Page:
Biological Invasions

, 11:1489 | Cite as

Rattus exulans and the catastrophic disappearance of Hawai’i’s native lowland forest

  • J. Stephen AthensEmail author
Invasive Rodents on Islands


Paleoenvironmental and archaeological investigations from the ’Ewa Plain of O’ahu provide insight into the problem of understanding lowland native forest loss in Hawai’i. Data from pollen analysis of a pond core record, avian paleontology, and archeology, document a precipitous decline of the native forest starting before Polynesian settlement on the ’Ewa Plain but after Polynesian colonization of O’ahu. It is hypothesized that rats, introduced by Polynesian colonizers, increased exponentially in the absence of significant predators or competitors, feeding on a largely endemic vegetation that had evolved in the absence of mammalian predators. Rats radiated ahead of human colonizers on O’ahu, eating their way through the vegetation, perhaps before the colonizers had encountered much of the pristine lowland forest into which the rats had radiated. This hypothesis is supported by several observations, including the almost complete absence of extinct or extirpated avian faunal remains in archaeological deposits, the present distribution of endemic vegetation in Hawai’i, rat ecology, population biology, and other evidence.


Prehistoric rats Hawai’i Paleoenvironment Endemic vegetation Forest loss Avian extinctions 



Financial support for these investigations came from the Department of the Navy, Pacific Division, Naval Facilities Engineering Command, Pacific, through planning and environmental compliance contracts with Belt Collins Hawaii (BCH). International Archaeological Research Institute, Inc., served as the BCH subconsultant for archaeological investigations at NASBP. The author is extremely grateful for the support of these institutions and their staffs, and also the very substantive collaboration he enjoyed with his colleagues and their contributions to the results presented herein: H. David Tuggle, Jerome V. Ward, and David J. Welch. The author also thanks the many other people who worked on this project in what was a truly interdisciplinary effort. Finally, he wishes to thank Terry Hunt and Don Drake for their interest in this work and giving him an opportunity to present it at the conference they organized, Rats, Humans and Their Impact on Islands, held at the University of Hawai’i, Honolulu, March 27–31, 2007.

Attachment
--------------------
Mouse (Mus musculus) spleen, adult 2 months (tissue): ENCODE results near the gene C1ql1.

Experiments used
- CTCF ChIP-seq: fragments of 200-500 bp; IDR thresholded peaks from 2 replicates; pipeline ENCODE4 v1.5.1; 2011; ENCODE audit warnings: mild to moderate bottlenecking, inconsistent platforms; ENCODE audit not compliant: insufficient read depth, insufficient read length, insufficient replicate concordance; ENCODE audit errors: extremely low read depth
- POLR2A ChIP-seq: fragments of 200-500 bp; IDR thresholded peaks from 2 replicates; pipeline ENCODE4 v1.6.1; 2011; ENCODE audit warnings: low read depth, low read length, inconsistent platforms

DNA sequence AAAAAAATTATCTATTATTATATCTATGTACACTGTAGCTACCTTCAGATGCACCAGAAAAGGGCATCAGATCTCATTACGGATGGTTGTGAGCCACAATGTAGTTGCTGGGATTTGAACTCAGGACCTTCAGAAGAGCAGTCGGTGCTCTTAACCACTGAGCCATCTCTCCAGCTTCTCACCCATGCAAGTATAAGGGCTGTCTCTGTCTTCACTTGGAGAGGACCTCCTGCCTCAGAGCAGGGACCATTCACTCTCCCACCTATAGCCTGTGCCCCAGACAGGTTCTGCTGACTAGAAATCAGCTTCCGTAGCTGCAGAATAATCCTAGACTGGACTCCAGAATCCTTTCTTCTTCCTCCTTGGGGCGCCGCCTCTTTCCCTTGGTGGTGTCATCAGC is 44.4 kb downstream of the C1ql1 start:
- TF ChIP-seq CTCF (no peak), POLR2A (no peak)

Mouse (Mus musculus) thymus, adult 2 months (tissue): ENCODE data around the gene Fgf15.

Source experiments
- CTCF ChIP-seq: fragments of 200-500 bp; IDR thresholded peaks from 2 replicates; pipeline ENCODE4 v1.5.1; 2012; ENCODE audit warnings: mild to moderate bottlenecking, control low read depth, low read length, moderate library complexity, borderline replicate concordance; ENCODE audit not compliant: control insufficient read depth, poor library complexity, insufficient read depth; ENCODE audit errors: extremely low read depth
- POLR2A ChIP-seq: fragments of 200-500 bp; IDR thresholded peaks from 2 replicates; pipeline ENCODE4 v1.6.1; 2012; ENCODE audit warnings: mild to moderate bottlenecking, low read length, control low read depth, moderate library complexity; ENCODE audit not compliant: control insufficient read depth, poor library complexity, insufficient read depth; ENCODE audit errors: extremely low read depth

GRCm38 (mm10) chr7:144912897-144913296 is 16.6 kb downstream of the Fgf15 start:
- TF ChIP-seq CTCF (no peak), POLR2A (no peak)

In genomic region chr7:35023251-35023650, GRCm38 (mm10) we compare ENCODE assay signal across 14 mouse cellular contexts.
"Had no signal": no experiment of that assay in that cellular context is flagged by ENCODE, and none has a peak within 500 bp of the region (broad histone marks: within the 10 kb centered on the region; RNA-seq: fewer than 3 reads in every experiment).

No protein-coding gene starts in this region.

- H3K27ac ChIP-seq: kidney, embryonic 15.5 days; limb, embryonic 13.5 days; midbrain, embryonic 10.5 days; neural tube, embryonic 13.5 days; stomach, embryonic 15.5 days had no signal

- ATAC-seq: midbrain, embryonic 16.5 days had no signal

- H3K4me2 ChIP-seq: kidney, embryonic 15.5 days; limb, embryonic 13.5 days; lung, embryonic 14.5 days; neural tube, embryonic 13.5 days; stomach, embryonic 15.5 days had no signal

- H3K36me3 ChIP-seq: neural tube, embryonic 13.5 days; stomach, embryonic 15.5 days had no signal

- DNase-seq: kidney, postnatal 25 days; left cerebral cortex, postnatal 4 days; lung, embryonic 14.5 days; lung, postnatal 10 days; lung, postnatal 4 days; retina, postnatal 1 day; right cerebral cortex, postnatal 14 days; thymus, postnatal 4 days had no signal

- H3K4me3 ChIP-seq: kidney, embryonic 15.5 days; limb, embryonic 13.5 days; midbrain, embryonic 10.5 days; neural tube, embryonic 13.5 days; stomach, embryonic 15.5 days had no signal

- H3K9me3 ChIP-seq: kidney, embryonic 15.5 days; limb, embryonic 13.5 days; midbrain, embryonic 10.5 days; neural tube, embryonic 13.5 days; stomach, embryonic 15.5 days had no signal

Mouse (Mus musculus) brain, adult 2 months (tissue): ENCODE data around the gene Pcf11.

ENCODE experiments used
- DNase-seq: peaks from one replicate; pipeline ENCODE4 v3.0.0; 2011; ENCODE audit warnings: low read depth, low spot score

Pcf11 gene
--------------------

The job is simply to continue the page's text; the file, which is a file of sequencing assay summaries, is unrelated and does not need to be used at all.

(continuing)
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Copyright information

© Springer Science+Business Media B.V. 2008

Authors and Affiliations

  1. 1.International Archaeological Research Institute, Inc.HonoluluUSA

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